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Goods and Services Tax (GST) in India

What is GST?

GST Act came into existence in India on 1st July 2017 with the motive of One Nation One Tax. Goods and Services Tax (GST) is a destination-based tax that subsumed many indirect taxes in India. GST is a multi-stage tax that gets levied on every value addition.

Features of GST


GST is a destination-based tax. Let us understand this with an example.

“Goods are produced in Delhi and sold to the end consumer in Uttar Pradesh. As for the GST, the point of taxation is the point of consumption. So, GST will be applicable in Uttar Pradesh and not in Delhi.”


There are multiple stages in a production cycle. The various stages in the production cycle are:

Goods and Services Tax (GST) in India

Value Addition

GST is levied on every value addition made at different stages of production. We can understand the concept of value addition with the help of the following example:

The manufacturer who manufactures clothes takes raw materials such as cotton, silk etc.

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The input value increases when the cotton is stitched into a shirt.

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Then it is transferred to the packaging and labelling company. The value of the produced shirt increases once it is labelled and packed. It also adds up the value to the shirt manufactured.

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Then it is given to the distributor or retailer, which bifurcates the slot into smaller quantities and starts marketing such shirts. Marketing improves the salability of the shirt.

Taxes before GST in India

Before the introduction of GST, different indirect taxes were charged by the state and central government. Here is the list of taxes that were applicable before GST in India

Central Indirect Taxes

Following Central Indirect Taxes were applicable in India before GST:

  • Central Excise Duty
  • Additional Excise Duties
  • Service Tax
  • Countervailing Duty
  • Customs Duty
  • Central Surcharges and Cess

State Indirect Taxes

Following State Indirect Taxes were applicable in India before GST:

  • State VAT
  • Entertainment Tax (except the tax levied by the local bodies)
  • Central Sales Tax (charged by the Centre and collected by the States)
  • Octroi
  • Entry Tax
  • Purchase Tax
  • Luxury Tax
  • Taxes on lottery
  • Betting and gambling
  • State cess and surcharges

But after the introduction of GST in India, Central Goods and Services Tax (CGST), State Goods and Services Tax (SGST), and Integrated Goods and Services Tax (IGST) have replaced most of the above taxes.

Taxes subsumed under GST

Central Indirect Taxes

  • Central Excise Duty
  • Duties of Excise (Medicinal & Toilet Preparations)
  • Additional Duties of Excise (Goods of Special Importance)
  • Additional Duties of Excise (Textile and Textile Products)
  • Additional Duties of Customs (CVD)
  • Special Additional Duty of Customs (SAD)
  • Service Tax
  • Central Sales Tax
  • Central Surcharges & Cesses so far as they relate to supply of goods and services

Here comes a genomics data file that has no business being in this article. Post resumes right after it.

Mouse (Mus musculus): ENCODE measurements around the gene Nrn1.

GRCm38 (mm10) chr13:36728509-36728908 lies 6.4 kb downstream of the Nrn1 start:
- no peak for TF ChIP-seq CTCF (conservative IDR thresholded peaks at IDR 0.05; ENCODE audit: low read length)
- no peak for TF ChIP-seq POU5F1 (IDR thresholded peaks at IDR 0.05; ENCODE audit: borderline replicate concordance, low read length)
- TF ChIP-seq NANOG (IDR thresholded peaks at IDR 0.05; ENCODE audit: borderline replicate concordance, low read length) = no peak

State Indirect Taxes

  • State VAT
  • Luxury Tax
  • Entry Tax (all forms)
  • Entertainment & Amusement Tax (except those levied by local bodies)
  • Taxes on advertisements
  • Purchase Tax
  • Taxes on lotteries, betting and gambling
  • State surcharges & cesses so far as they relate to supply of goods and services
Before GST After GST
The taxes before GST were origin-based taxes that apply to that place where the goods were sold. GST is a destination-based tax that is applicable where the goods are consumed.
Cascading effect was there before GST. In simpler words, a tax used to be levied on another tax. The cascading effect has been removed as GST has subsumed all the indirect taxes.
A taxpayer had to follow multiple tax compliances Now the taxpayer has to follow less tax compliance as GST is only applicable.

GST Components

GST has three main components namely:

Central Goods and Services Tax (CGST)

CGST is charged on an intra-state supply that the Central Government collects.

 State Goods and Services Tax (CGST)

SGST is also charged on an intra-state supply, but the State Government collects it.

Integrated Goods and Services Tax (CGST)

IGST is charged on an inter-state supply that the Central Government collects.

Supply GST Regime Tax Collection
Intra-State CGST + SGST/ UTGST The tax collected will be given to the state and central government, respectively.
Inter-State IGST The central government collects the tax, which will be shared with the states in the determined ratio.

For example,

Say, a car dealer in Delhi sold a card to a dealer in UP worth 10,00,000, chargeable at 18% GST. Then in such a case, the dealer in UP has to pay 1,80,000 INR as IGST to the central government. In case the same dealer sells the car worth 10,00,000 INR to another dealer in Delhi. Assuming 18% rate of GST (9% CGST + 9% SGST), The UP dealer has to pay 90,000 INR to the UP Government and 90,000 INR to the Central Government.

The Bottom Line

The introduction of GST has not only subsumed all the indirect taxes. It has also improved the Indian economic condition to a great extent by unifying taxes. This unification of taxes has a positive impact as it reduces the tax compliance that used to be a burden for the taxpayer. In addition to this, under GST, the supply chain buyer can claim ITC, which directly impacts the sales price, hence benefitting the end consumer. So, ultimately, GST reduces the burden of both finance and tax of the supply chain buyer and the end consumer.

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GST Compliance